GLOKALde is official ejournal of UDEEEWANA
Dear GLOKALde Readers,
First of all, greetings from Turkey and me that “Welcome to the second issue of the GLOKALde-2017, being as Volume: 3, Number: 2 April 2017 issue as an official online journal of the UDEEEWANA creation (for detailed info please. visit http://www.udeeewana.org) which is and covers new relationships between theoretical, technological and the practices of education in the countries in the tight boarder of the UDEEEWANA map, based on distance education and having a distance education learners population at more than eight million, it is one of the world-wide on distance education association So, in this issue we are giving a place five papers, which are from Malaysia, Palestine, Turkey, Ukraine and USA with 10 authors. In addition, in this issue we gave a place one “Notes for Editor” letter and one “Book Review”.
The GLOKALde will aim to establish a new channels of communication the for the distance education world in general, but for the regions and countries especially included in UDEEEWANA is suggested as the association for the region for Eastern Europe, Scandinavia, Baltic, Turkic, Caucasians, Middle East, Arab Peninsula and North Africa which are included the countries such as Afghanistan, Algeria, Azerbaijan, Belarus, Bulgaria, Cyprus, Egypt, Estonia, Finland, Greece, Georgia, Jordan, Hungary, Iceland Iraq, Iran, Israel, Kazakhstan, Kyrgyzstan, Latvia, Libya, Lithuania, Macedonia, Moldova, Morocco, Northern Cyprus Turkish Republic, Norway, Oman, Palestine, Poland, Romania, Russia, Saudi Arabia, Serbia, Slovakia, Slovenia, Sweden, Syria, Tajikistan, The Netherlands, Tunisia, Turkmenistan, Turkey, Ukraine, United Arab Emirates, Uzbekistan and so on.
I believe that we will be successful with all together for crowning GLOKALde too by display a good team work. I am sure that GLOKALde will keep its regular publishing with its highest academic quality authors, technical team well known editors in distance education field and experienced administration. I believe that the time is the wonderful and best moment to receive this responsibility with a new younger generation.
The 1st article is conducted by Dr. Gulsun KURUBACAK, from College of Open Education of Anadolu University, Eskisehir, Turkey and Pilot Caner ACARBAY Turkish Airlines, Istanbul, Turkey.
They mention in their paper that eLearning has many important components that can enhance students’ situational awareness and, as a result of this, it has come to prominence as an approach that can replace traditional methods in theoretical pilot training.
Thanks to this method it is possible for learners to complete the longest stage of pilot training independent of time and place. Through eLearning that meets present day requirements, and that is supplemented by well-designed educational materials, it is possible to provide theoretical pilot training to the masses in a globally standardized way.
The main purpose of this study is to undertake a needs analysis for providing theoretical pilot training through eLearning and to determine possible opinions about the use of eLearning in these training programs. In accordance with this goal, an open-ended survey and individual interviews have been conducted with trainee pilots and instructor pilots to understand the target group’s perspective on providing theoretical pilot training through eLearning. The study also makes an assessment of this new system from the perspective of the target group, and provides some recommendations for developing an eLearning program.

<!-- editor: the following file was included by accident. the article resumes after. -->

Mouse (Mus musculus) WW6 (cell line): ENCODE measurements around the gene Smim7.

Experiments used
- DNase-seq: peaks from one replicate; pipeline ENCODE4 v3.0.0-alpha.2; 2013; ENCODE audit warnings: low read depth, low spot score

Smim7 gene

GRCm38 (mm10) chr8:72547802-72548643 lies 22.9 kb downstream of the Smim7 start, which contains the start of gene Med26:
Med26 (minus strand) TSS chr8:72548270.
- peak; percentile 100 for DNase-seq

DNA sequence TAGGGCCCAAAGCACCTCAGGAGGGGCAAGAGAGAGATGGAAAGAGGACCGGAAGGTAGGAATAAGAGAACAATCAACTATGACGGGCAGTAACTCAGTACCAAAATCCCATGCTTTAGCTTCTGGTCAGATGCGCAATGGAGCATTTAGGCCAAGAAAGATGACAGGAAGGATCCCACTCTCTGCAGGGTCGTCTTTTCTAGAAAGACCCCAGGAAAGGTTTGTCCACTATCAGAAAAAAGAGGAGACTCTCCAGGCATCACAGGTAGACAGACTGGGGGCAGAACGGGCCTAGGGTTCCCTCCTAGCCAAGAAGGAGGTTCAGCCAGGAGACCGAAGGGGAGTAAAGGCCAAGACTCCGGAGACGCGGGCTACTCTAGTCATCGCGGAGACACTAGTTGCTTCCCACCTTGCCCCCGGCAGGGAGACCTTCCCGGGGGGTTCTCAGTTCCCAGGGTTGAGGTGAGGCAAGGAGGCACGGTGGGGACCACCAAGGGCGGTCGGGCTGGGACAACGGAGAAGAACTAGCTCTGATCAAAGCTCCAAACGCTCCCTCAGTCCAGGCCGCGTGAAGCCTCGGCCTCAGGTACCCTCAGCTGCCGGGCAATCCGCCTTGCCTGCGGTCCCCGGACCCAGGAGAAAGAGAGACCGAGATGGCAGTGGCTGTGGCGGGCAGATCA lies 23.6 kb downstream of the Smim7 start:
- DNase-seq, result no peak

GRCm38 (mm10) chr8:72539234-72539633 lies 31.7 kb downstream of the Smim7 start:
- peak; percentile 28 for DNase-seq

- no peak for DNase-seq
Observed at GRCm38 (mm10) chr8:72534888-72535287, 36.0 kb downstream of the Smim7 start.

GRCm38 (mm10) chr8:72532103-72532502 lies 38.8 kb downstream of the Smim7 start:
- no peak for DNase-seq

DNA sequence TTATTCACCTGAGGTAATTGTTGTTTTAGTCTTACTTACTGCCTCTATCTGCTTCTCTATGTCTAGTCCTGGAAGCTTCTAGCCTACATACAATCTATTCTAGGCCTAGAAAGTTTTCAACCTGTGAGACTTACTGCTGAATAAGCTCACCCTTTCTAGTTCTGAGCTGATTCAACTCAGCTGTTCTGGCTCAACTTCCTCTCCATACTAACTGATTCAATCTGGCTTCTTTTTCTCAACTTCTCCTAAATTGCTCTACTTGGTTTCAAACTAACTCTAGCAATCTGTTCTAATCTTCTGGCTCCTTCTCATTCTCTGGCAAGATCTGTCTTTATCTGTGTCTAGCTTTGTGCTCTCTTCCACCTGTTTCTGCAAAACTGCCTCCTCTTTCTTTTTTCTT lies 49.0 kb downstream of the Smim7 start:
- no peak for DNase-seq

The 2nd article written on “THE CONFUSION BUTTON: A Formative Assessment to Identify Real-Time Student Misconceptions” written by Arnav CHOUDHURY and Jace HARGIS, from the University of California, San Diego, La Jolla, CA USA. This study explores a new approach to gathering real time student understanding of material being presented. A program has been created and currently being piloted, which allows students to indicate their “confusion” on a topic, as it is being taught by pressing the volume button on their mobile phone/device. In this way, instructors can stop discussing and address the confusion and/or proceed and after the class session view and address the problem, knowing precisely on what concept the confusion occurred.
3rd article has sent by Olena SOLOVIOVA whom she is from National University of Life and Environmental Sciences of Ukraine, Kiev, Ukraine. She wrote on “VOYAGE TO UKRANE’S DISTANCE EDUCATION: Distance Learning For Sustainable Development of All By 2030”. She is mentioned that Ukraine is a post-Soviet country and got its independence in August 1991, in 1996 Constitution of Ukraine was adopted (Конституція України, 1996). Since that time all areas of Ukrainian economy have constantly been changing. Education has undergone rapid transformations as well. In 2016, a new Law “On Higher Education” was adopted. Among other principles of this law there is a principle of lifelong learning which enables Ukrainians to obtain higher education at all ages (earlier citizens were allowed to obtain higher education until they were 35 years old)
4th article is reached again Malaysia, titled as Impacting Learning Outcomes For Tourism And Hospitality Open Distance Learning (Odl) Programmes By Enhancing Students’ Learning Ergonomics” which written by Hisham DZAKIRIA and Azilah KASIM, from Universiti Utara Malaysia, Sintok.